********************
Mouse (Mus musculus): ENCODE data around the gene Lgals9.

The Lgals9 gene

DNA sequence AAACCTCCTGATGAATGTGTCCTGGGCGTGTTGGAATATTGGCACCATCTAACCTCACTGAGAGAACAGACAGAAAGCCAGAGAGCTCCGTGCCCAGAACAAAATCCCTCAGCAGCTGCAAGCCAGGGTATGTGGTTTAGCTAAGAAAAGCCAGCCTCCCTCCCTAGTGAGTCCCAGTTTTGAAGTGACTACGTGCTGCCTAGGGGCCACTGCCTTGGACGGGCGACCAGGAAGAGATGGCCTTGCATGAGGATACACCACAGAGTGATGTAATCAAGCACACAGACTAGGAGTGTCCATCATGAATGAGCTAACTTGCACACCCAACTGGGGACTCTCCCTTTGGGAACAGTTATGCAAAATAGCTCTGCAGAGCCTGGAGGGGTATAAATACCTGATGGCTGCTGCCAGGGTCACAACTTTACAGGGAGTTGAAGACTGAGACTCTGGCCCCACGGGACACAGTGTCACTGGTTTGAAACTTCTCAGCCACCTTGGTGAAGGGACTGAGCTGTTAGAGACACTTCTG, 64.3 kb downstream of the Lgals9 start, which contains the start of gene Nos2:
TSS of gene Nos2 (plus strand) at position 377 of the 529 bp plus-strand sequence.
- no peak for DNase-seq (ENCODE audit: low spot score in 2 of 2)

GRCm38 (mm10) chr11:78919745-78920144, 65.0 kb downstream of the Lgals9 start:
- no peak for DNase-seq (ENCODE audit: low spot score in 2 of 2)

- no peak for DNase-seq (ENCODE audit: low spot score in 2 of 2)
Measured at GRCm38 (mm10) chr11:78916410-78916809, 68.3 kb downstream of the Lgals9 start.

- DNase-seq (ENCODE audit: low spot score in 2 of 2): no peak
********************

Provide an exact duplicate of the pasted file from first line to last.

Mouse (Mus musculus): ENCODE data around the gene Lgals9.

The Lgals9 gene

DNA sequence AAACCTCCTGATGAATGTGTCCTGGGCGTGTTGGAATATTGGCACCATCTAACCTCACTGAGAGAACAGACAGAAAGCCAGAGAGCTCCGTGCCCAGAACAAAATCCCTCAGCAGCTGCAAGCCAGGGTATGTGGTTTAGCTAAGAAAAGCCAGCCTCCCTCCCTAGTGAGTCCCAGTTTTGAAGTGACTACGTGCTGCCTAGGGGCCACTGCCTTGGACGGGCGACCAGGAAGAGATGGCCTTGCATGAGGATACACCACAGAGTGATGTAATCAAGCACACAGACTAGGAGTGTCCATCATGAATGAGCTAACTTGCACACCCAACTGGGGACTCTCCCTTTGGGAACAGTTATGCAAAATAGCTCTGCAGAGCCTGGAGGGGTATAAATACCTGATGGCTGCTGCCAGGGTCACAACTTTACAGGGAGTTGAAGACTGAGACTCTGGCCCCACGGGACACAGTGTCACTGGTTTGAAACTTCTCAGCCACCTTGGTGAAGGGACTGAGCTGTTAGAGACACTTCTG, 64.3 kb downstream of the Lgals9 start, which contains the start of gene Nos2:
TSS of gene Nos2 (plus strand) at position 377 of the 529 bp plus-strand sequence.
- no peak for DNase-seq (ENCODE audit: low spot score in 2 of 2)

GRCm38 (mm10) chr11:78919745-78920144, 65.0 kb downstream of the Lgals9 start:
- no peak for DNase-seq (ENCODE audit: low spot score in 2 of 2)

- no peak for DNase-seq (ENCODE audit: low spot score in 2 of 2)
Measured at GRCm38 (mm10) chr11:78916410-78916809, 68.3 kb downstream of the Lgals9 start.

- DNase-seq (ENCODE audit: low spot score in 2 of 2): no peak